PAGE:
From there, you’re on your own.  His other books are decent, but mostly hit-or-miss.  Full of Life is great if you read it while waiting for your wife to give birth.  Otherwise, it smacks of schmaltz.  Still probably worth a read at least once, especially if you’re really wanting more.

Incidentally, despite the quote that ran on the original hardcover of Brotherhood of the Grape, the main character is not, “as zesty as Zorba, as ruthless in his ways as Don Corleone” because… well, there’s nothing of either Zorba, or Don Corleone in the novel… Damn marketers.

Anyhow, I’m making this post to share some less common John Fante pieces.  Stuff that’s not collected in any of the available books.  For instance, Fante wrote a small series of columns titles “Swords and Roses” for a local newspaper when he was living with his family in Roseville… and here they are!  Big props to the library in Roseville for sending me copies (and they also have true first editions of both of Fante’s early novels, Wait Until Spring, Bandini and Ask the Dust).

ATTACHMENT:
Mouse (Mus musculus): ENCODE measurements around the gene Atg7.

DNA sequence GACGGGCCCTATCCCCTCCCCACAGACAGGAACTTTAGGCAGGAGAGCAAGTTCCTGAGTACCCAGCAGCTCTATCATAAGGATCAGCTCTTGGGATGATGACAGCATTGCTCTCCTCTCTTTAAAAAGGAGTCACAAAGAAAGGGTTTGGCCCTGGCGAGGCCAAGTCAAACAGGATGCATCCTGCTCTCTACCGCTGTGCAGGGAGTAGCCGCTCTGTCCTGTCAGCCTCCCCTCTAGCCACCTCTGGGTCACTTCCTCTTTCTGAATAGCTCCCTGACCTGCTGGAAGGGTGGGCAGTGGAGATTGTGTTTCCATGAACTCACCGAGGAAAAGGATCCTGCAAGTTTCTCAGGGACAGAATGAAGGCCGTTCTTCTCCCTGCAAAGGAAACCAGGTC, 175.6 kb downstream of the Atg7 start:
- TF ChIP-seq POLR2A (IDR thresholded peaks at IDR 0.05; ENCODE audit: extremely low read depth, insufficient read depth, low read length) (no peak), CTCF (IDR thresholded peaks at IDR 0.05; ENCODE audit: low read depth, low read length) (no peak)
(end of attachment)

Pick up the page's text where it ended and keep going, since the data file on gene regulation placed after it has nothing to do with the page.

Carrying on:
Also included below are three pieces Fante wrote later in life for the Los Angeles Times.

A Space Ship Off Malibu

Smog Defended

Goodbye Bunker Hill

These are easy enough to obtain through the normal channels (like the Roseville Public Library, or the LA Times website), I just wanted to put these here so can find them when I need them, and to give you fine people a nice introduction to John Fante.

And seriously catch me sometime and I’ll talk your ear off about how fantastic John Fante really is.

And extra-seriously… read John Fante!